This is important to remember. Sometimes it may take 10 or 15 seconds for a person with autism to respond. Give them time! If you repeat the question or re-phrase it, it can often confuse us even more and we have to start over. This means you end up waiting longer!

In class, I’ll often ask a child who I know has language difficulties, a question but say I’ll come back to them in a minute for an answer. This gives them time to think of an answer and be ready to give it to me when I return. As they can then respond quickly when I ask them again, I think this can boost their self-esteem as they are able to answer as quickly as their classmates. Using this also makes sure that every pupil, even if they have language processing difficulties, can take part in class discussions without being anxious about it.

Hopefully this has helped you understand a little bit more about how those on the autistic spectrum, including myself, understand language and why sometimes it is so confusing for us! If you have any other suggestions on how you help your loved ones with autism understand language better, then I’d love to hear them! Use the comments box below!

Speak soon








  1. Emma Dawson

    Language isn’t always difficult for Aspies. Some of us are quite eloquent, if a little verbose. I knpw what ‘pull your socks up’ means & I don’t take the phrase literally. B;ogs, such as these can easily make Aspies question as to whether they have the condition.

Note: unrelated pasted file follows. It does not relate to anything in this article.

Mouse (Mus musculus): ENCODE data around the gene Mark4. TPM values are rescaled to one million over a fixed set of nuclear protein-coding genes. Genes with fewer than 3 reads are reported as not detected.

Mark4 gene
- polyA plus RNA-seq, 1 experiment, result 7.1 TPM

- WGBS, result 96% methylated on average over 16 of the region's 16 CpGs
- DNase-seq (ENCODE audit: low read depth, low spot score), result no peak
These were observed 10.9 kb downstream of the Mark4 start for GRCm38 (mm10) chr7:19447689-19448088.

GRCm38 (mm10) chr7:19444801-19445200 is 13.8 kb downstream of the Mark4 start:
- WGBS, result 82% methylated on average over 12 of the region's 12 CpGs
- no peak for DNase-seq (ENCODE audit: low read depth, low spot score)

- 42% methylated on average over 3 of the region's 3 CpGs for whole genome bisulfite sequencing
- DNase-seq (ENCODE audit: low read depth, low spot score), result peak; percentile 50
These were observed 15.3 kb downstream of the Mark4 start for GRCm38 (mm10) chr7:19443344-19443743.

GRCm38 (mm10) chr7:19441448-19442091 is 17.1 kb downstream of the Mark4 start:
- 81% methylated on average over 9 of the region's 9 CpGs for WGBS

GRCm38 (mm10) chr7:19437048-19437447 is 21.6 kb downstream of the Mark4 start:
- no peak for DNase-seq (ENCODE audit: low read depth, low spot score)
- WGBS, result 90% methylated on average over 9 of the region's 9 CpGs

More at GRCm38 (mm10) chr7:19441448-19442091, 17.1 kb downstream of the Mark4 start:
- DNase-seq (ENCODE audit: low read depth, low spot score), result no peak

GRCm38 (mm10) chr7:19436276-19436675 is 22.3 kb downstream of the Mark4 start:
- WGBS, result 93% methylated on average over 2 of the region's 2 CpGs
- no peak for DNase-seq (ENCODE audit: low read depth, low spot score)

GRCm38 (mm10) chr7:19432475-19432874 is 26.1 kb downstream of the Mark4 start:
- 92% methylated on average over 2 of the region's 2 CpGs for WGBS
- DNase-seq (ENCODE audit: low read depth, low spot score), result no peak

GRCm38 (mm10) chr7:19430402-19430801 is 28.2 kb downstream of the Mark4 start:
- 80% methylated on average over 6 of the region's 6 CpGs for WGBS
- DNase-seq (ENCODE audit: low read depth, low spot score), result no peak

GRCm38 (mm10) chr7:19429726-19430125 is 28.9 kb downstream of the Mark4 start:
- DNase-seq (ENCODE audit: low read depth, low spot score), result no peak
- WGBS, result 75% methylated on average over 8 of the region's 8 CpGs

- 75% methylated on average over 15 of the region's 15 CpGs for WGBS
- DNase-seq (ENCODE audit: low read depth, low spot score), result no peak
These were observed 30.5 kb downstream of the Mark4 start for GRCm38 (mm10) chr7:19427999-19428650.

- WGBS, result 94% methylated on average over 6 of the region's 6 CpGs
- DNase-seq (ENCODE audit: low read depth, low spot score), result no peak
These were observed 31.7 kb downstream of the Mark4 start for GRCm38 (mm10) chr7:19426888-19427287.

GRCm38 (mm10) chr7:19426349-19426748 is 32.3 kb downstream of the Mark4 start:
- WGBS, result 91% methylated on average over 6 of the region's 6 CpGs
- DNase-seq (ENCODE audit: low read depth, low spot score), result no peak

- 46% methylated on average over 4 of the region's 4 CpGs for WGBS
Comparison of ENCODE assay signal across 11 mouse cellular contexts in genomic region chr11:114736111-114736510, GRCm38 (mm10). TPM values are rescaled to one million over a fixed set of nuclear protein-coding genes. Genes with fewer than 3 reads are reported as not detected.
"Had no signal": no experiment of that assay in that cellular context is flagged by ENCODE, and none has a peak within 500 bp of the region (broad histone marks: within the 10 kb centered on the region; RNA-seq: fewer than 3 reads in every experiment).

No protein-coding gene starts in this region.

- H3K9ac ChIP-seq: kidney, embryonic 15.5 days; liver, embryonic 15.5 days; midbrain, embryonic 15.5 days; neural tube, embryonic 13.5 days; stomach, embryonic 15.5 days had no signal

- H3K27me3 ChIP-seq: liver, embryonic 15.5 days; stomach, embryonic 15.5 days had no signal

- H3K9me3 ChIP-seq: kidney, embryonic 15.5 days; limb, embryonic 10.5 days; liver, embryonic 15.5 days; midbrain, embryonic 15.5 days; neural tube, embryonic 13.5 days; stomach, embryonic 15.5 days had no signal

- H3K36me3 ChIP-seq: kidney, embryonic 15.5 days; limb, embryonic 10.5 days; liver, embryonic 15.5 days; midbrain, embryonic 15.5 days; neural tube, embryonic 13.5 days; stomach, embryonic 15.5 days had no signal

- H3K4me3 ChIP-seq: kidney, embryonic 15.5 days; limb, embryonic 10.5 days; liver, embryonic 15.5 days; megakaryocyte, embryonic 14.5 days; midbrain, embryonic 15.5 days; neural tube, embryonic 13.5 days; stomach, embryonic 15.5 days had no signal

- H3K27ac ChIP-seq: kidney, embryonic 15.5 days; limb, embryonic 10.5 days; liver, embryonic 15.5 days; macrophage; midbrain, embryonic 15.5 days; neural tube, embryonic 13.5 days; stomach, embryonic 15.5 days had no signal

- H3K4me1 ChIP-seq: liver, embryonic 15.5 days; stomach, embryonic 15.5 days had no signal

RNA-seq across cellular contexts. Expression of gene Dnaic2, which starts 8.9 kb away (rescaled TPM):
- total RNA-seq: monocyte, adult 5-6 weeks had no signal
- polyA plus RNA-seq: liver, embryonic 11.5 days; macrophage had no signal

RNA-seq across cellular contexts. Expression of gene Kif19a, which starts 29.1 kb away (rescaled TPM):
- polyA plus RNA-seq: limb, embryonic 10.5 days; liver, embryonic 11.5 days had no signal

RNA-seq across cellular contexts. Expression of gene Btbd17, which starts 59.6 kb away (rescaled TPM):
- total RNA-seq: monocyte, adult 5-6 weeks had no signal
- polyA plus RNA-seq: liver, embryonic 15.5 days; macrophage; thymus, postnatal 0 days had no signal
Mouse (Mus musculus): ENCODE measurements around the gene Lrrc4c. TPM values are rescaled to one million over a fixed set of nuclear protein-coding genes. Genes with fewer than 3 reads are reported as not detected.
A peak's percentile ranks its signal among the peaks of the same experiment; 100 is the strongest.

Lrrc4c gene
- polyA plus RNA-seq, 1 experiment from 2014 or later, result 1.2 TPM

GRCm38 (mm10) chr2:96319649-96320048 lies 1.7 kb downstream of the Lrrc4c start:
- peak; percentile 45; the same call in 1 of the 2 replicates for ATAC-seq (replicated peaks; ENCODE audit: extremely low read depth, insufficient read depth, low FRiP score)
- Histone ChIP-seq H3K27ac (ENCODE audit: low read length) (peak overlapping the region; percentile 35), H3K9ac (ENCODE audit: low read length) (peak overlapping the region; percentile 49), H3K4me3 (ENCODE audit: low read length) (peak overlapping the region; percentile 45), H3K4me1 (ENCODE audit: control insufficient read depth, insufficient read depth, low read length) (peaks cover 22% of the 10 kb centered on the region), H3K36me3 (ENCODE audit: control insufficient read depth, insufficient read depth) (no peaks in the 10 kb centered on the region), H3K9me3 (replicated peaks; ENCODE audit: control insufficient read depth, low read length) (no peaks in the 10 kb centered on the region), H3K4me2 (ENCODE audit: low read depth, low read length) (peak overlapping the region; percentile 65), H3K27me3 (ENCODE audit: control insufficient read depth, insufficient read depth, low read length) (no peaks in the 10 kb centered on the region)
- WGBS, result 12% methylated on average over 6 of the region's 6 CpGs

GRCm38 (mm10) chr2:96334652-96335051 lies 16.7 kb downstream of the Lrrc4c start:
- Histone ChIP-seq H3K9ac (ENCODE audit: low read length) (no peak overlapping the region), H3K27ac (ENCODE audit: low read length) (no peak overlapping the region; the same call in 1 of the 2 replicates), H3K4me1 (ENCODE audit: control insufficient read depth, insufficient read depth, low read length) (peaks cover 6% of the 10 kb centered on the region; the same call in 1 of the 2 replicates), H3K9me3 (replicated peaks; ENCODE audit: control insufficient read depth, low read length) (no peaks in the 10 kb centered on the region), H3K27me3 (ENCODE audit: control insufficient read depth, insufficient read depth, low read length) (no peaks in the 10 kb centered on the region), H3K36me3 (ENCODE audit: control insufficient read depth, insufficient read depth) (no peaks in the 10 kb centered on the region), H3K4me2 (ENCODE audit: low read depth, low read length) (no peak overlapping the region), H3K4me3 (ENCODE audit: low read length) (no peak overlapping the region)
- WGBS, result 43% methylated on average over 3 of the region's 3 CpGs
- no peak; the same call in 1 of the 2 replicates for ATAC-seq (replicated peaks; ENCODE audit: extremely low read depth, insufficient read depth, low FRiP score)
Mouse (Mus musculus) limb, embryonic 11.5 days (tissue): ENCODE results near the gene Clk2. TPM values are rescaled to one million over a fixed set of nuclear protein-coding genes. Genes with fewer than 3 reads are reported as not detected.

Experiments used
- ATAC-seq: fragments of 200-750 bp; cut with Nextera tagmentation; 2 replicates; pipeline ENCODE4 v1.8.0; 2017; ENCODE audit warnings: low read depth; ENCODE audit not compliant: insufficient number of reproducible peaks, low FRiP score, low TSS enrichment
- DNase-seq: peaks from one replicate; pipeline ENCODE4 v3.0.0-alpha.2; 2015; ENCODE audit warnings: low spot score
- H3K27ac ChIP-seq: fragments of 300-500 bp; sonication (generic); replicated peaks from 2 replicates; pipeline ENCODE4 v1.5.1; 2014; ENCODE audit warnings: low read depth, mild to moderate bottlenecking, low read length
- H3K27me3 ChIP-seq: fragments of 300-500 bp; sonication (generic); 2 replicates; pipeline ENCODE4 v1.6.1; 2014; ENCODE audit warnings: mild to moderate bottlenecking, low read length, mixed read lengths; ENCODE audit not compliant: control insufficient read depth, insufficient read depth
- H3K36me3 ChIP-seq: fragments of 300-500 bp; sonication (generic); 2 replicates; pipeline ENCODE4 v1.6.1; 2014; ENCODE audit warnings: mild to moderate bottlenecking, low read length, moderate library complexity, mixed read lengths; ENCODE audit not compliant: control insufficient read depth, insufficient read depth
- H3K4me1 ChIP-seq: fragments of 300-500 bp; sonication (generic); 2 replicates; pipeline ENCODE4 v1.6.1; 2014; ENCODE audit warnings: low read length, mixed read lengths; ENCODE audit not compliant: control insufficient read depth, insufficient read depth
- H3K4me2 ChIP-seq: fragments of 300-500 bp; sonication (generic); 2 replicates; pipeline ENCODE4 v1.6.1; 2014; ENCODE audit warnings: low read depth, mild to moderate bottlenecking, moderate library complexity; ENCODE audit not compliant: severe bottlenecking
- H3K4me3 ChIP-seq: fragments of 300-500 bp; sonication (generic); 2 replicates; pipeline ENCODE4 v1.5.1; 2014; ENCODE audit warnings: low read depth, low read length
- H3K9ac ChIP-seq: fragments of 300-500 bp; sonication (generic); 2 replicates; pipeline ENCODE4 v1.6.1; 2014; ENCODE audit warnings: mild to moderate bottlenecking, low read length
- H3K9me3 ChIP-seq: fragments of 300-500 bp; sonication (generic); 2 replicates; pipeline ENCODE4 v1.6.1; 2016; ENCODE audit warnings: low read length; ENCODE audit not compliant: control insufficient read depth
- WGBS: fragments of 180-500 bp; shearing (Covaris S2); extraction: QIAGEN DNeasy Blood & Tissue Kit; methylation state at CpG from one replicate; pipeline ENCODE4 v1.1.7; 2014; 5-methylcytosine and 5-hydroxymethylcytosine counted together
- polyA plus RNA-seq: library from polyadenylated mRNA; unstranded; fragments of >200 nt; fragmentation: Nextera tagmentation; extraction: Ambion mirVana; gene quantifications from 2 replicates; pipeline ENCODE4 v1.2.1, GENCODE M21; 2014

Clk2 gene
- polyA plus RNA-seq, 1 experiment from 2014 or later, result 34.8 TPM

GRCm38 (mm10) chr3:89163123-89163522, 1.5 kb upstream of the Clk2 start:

I honestly think that I might have lied to the psychologist, who assessed me, as this article has no relevance at all to me.
    This article might be of interest to male Aspies.

    1. Aspie Miss (Post author)

      Hi! I think it’s interesting that we all have so many different experiences. I guess that’s what makes diagnosing ASD so difficult.
      As a woman with Aspergers and as an SEN teacher, I have experienced these difficulties and see children struggle with them every day. It has been well-documented that early intervention can make huge differences in supporting those on the spectrum, so I’m sure there will be those for whom these are less of an issue.

  2. Canadian Girls

    I’ve said “throw this bag in the car” and that’s exactly what my 11 yr old aspie did. You are so right on with this post. She has finally told me that she doesn’t want me to try to explain myself when she gives my question a long silence. She, too, said, that just confuses her more.
    She always answers me well if I just wait, even if it takes 3-5 whole minutes. She is very smart, just needs time to turn my words into something she gets.

    I highly recommend your suggestions.